Dear Beast Crew
September – December 2005
G’day from down under! We have been on the road for just over a year now and it is shrimps on the barbie time down here with temperatures soaring to a warm 30 degrees in Melbourne and a warm 35 degrees in Sydney.
As Christmas is fast approaching we would appreciate it if Father Christmas could squeeze a Beast product into his Christmas Stocking. Just go to our webpage and click on charities. You can either make a donation or chose one of our fabulous products just by clicking and buying the product or go to this link BEASTLY SHOP all profit will go to our charities.
Anyway, the adventure continues….
Melbourne – Snowy Mountains – Phillip Island – Melbourne – Darwin – Kakadu – Alice Springs – Uluru (Ayre’s Rock) – Coober Pedy – Port Germein – Adelaide – Kangaroo Island – Port Fairy – Great Ocean Road – Melbourne
Greg’s friend Jean Christophe travelled from France to spend a few weeks with Alexis and Greg so it was decided that we would see a bit more of Australia and travel to the red centre.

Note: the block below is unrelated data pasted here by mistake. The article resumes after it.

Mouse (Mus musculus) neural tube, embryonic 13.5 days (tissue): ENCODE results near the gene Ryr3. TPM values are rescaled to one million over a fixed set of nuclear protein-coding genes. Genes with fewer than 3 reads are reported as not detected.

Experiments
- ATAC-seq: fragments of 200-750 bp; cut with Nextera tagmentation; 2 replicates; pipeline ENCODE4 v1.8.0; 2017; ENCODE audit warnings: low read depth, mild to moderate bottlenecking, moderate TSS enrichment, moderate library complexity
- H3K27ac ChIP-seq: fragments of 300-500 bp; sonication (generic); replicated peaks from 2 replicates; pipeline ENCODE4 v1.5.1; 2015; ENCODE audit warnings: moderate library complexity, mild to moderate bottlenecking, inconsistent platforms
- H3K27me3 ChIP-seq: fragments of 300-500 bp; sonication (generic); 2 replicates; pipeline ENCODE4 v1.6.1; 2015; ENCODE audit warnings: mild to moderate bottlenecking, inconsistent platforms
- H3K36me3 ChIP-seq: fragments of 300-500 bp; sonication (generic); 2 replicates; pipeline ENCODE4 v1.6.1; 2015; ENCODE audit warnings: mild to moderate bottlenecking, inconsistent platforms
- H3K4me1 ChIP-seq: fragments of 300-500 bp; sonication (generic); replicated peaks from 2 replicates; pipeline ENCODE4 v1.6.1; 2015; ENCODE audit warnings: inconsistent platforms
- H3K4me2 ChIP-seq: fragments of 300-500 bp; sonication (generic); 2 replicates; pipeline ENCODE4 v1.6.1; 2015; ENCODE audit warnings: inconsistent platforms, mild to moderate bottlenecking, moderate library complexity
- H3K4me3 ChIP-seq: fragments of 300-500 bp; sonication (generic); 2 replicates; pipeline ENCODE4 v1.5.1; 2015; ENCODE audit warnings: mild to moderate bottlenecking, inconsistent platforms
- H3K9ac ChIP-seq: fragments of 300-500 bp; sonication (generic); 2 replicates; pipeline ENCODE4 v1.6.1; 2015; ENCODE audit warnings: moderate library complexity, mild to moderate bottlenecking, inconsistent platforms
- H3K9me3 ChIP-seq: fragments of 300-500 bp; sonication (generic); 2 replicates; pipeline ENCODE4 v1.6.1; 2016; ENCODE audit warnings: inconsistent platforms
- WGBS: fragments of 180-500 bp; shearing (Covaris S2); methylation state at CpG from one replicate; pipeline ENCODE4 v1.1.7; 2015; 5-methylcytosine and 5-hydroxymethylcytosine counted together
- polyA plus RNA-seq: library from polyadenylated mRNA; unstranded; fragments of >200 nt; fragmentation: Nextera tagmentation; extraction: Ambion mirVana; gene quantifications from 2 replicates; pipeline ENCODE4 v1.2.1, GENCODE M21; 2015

We started our adventure with a trip into the not so Snowy Mountains in northern Victoria/Southern New South Wales, first stopping off for the Wangaratta Jazz Festival. We spent a few days in Kosciuszko National parks watching wet kangaroos and wombats wonder around in the mountain drizzle. The snow season in the Snowy Mountains is from July through to September and the depth of snow can get as thick as 3.5m but is usually a few centimetres. Unfortunately we were there in the snow melt and drizzly rain. The highest mountain in Australia is Mount Kosciuszko at a mere 2228m.